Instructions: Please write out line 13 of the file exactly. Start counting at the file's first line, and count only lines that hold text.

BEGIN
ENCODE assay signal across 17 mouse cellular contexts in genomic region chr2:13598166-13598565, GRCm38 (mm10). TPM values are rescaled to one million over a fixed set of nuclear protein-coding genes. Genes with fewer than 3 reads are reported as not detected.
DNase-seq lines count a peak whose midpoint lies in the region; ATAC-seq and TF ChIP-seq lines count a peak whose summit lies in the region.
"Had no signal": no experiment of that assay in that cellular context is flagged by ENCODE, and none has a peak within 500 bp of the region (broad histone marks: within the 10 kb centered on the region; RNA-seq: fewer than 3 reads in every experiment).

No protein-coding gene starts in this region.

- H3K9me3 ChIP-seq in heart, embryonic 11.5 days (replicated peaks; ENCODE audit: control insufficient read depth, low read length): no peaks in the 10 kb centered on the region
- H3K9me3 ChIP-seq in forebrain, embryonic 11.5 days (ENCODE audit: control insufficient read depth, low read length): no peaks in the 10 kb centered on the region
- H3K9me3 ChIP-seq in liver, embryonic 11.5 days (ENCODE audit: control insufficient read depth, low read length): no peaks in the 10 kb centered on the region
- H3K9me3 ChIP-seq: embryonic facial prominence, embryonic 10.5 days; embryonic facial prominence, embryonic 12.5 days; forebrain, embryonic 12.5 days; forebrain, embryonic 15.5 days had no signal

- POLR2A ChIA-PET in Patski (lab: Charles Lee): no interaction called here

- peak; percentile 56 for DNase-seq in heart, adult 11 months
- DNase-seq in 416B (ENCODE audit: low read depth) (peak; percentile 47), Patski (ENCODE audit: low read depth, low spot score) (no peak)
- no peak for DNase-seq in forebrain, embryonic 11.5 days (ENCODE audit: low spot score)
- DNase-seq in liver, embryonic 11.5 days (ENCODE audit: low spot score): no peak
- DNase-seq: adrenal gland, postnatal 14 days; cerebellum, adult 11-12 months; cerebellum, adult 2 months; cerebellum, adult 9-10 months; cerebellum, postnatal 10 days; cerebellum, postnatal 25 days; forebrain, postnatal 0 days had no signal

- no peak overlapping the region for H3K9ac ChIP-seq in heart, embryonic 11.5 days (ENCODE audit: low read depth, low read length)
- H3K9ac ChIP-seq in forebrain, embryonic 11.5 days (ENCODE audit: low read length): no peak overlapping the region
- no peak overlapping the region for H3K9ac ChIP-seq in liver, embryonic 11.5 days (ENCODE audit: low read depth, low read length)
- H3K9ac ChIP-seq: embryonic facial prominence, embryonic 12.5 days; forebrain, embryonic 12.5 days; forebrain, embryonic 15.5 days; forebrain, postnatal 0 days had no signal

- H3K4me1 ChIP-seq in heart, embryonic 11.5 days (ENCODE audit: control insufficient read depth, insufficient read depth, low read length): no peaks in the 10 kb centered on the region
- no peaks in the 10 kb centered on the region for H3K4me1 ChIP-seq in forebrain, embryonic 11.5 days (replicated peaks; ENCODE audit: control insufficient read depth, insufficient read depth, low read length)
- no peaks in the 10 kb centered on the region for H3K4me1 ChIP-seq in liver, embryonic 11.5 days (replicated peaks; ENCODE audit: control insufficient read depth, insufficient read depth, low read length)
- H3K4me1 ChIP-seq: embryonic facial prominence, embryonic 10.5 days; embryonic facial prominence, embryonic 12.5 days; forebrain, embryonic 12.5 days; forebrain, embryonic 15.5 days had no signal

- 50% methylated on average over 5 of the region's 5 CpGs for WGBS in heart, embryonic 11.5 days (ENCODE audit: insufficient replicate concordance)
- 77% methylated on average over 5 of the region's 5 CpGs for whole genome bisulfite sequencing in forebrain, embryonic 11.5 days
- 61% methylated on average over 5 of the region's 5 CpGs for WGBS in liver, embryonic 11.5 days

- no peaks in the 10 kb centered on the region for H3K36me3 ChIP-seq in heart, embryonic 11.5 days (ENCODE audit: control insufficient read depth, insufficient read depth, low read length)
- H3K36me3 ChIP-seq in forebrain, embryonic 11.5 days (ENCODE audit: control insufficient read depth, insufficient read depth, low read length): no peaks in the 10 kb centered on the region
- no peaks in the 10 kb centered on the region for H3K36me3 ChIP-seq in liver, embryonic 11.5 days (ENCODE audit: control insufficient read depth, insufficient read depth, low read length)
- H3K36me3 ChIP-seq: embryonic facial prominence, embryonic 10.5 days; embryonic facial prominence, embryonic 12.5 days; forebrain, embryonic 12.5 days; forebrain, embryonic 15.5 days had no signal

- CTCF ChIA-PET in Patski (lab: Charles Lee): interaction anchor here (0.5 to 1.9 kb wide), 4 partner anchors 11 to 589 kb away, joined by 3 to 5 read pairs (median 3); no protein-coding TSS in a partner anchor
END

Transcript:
- DNase-seq in liver, embryonic 11.5 days (ENCODE audit: low spot score): no peak